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Crews Start Dismantling Chemical Depot


The facility responsible for destroying toxic and dangerous munitions at the 72-year-old Umatilla Chemical Depot is now being demolished itself.

Crews started dismantling the Umatilla Chemical Agent Disposal Facility Thursday, a major milestone in shutting down the Army’s former weapons storage base that once housed several thousand tons of deadly nerve and blister agent.

Built in 2004, UMCDF finished processing the depot’s expansive stockpile of bombs, rockets and spray tanks in October 2011. Officials spent nearly two years working with the Oregon Department of Environmental Quality cleaning the Munition Demilitarization Building and testing for residual agent.

DEQ finally authorized the demolition in a letter received Wednesday, allowing Northwest Demolition of Tigard to begin the teardown. The project is expected to finish in February, and UMCDF will conduct further testing for final closure of the depot by 2015.

Hal McCune, protocol manager for URS Corporation — the company hired to build, operate and now close UMCDF — said it is an exciting if not bittersweet time for remaining staff.

“I’m happy we’re at this point, but I’m a little sad, too,” McCune said. “It was an exciting project to be a part of. It’s the end of an era.”

Support buildings will be preserved for the Umatilla Army Depot Reuse Authority, which is in charge of planning future use of the land. The local authority, composed of representatives from Umatilla and Morrow counties, the ports of Umatilla and Morrow and the Confederated Tribes of the Umatilla Indian Reservation, hopes to set aside 3,150 acres for industrial business development and 5,600 acres as a wildlife refugre.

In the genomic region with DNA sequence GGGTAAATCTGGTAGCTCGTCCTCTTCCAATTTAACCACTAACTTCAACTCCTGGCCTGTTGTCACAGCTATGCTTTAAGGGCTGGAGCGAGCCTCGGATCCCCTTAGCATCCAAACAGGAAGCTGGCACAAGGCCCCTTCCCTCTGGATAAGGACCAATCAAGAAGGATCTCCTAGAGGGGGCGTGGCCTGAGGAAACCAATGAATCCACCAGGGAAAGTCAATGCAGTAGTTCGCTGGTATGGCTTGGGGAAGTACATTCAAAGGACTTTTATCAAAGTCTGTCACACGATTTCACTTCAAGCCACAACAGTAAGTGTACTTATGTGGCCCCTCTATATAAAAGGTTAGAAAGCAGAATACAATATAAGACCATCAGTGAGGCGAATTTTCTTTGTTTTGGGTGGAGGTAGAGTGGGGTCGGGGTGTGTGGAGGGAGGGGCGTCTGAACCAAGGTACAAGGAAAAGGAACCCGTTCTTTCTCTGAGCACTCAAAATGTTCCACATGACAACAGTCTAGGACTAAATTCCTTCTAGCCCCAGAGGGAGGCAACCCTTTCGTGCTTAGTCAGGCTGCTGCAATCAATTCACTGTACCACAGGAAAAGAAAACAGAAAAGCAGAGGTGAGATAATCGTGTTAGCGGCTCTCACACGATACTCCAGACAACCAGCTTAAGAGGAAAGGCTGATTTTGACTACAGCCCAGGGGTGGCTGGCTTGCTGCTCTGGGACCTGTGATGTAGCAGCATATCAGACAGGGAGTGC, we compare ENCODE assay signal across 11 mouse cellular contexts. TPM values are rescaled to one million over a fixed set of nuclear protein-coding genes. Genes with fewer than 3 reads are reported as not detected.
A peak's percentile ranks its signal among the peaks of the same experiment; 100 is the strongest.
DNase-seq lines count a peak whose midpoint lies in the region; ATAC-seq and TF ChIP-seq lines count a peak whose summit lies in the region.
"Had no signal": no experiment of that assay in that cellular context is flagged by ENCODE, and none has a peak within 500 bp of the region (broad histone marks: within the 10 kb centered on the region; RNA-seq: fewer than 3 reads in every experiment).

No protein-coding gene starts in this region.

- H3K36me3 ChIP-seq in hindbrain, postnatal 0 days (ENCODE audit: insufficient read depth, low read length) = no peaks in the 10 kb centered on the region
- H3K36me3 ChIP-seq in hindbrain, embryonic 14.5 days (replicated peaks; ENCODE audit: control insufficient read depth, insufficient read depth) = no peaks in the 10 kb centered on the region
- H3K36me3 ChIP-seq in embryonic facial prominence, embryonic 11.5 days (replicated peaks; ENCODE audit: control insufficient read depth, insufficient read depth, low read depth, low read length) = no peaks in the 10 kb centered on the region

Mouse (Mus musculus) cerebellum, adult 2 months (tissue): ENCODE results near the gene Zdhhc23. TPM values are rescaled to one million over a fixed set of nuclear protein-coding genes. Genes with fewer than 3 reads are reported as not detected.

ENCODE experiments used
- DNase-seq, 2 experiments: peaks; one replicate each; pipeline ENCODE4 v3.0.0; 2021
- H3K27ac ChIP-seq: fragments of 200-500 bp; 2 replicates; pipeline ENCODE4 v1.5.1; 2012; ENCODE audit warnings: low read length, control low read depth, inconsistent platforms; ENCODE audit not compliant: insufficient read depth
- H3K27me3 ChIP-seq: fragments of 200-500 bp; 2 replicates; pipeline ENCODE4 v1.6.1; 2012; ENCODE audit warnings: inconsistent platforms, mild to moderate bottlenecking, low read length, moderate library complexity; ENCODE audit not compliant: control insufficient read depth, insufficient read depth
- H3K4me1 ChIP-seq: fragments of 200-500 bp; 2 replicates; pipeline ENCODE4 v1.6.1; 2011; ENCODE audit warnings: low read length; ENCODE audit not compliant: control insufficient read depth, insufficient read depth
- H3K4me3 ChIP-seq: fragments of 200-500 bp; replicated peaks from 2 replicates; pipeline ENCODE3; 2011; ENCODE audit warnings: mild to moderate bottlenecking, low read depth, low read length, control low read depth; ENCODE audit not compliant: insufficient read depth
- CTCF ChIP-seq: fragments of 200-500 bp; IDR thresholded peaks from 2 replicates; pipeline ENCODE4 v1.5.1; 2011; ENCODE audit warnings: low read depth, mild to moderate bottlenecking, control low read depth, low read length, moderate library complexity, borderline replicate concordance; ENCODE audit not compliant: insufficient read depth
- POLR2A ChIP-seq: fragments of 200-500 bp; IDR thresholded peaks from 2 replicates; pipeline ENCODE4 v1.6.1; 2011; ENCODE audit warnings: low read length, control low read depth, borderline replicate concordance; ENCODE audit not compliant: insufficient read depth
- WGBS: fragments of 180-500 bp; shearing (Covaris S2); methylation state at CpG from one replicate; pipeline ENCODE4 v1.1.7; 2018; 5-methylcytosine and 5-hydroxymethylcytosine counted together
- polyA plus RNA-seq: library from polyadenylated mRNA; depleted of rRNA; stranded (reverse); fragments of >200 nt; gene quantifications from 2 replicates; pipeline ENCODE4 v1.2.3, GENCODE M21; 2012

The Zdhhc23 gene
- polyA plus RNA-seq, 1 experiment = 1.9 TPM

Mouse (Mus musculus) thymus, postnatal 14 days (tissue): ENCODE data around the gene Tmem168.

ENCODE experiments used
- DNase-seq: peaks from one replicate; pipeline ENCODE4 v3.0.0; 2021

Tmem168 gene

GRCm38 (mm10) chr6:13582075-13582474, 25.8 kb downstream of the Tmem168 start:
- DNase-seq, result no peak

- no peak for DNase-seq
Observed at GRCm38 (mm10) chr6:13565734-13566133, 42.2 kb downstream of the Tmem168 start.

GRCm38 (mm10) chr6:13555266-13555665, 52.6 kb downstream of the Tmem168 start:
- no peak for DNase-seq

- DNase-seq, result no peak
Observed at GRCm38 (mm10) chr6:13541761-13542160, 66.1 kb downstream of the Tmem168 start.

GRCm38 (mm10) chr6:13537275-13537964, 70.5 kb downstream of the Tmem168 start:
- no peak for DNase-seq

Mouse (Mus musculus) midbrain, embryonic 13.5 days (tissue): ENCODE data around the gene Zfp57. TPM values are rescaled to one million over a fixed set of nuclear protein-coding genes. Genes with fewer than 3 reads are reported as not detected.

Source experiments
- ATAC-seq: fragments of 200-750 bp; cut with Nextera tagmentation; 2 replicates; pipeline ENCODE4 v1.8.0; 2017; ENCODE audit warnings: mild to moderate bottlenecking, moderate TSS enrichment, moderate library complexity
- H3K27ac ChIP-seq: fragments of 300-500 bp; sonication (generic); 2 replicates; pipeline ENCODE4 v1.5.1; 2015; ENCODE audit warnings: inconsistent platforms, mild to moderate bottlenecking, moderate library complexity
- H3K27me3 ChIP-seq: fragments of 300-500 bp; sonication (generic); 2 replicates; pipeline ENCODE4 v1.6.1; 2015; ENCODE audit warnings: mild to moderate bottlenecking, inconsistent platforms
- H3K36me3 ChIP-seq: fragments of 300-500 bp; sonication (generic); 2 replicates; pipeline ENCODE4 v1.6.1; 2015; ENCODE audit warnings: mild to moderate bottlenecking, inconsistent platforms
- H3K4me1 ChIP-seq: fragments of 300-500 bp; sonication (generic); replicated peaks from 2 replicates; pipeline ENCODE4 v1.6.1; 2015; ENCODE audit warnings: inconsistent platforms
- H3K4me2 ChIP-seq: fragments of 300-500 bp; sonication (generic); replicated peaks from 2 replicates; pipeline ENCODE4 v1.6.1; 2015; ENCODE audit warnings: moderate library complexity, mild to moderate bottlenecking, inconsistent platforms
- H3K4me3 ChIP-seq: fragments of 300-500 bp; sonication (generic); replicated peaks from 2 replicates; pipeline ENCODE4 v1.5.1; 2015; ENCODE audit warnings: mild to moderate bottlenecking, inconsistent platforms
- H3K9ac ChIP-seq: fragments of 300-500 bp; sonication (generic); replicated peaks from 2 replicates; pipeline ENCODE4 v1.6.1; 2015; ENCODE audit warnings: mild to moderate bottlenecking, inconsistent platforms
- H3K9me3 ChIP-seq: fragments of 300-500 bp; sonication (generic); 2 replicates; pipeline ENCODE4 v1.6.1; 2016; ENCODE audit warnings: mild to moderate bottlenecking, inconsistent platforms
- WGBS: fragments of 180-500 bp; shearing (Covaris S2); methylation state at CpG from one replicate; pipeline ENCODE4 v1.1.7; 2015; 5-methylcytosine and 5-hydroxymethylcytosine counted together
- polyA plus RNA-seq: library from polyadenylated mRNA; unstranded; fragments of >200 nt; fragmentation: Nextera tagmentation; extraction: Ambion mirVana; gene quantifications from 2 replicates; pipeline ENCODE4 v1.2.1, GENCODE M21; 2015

The U.S. Department of Defense is also projected to transfer ownership of 7,500 acres to the Oregon National Guard for training citizen-soldiers.

Members of both the Umatilla and Morrow county planning commissions met Monday in Hermiston to discuss future zoning of the depot, and opportunities to lure in economic development such as data centers or warehousing. But the Army cannot transfer the property until deconstruction is complete.

The depot was created in 1941 in anticipation of World War II, and stored chemical weapons from 1962 until the mid-1980s, when Congress directed the Army to dispose of the nation’s aging stockpile. In 1988, the depot was placed on the Base Realignment and Closure Commission list.

Enter UMCDF, which destroyed 220,604 munitions and approximately 3,720 tons of chemical agent in seven years.

“We want people to be proud of the job we did, while protecting the public and environment while we did it,” McCune said.

Gary Anderson, the Army’s site project manager, lauded DEQ and workers’ efforts in an announcement, calling it “truly an amazing day for UMCDF.” Mark Evans, URS senior vice president of ordnance and management solutions, called DEQ approval “the linchpin to unlocking the completion of closure.”

The facility has about 170 employees, scaled back from more than 800 at the height of operations.

Contact George Plaven at gplaven@eastoregonian.com or 541-564-4547.

This story originally appeared in East Oregonian.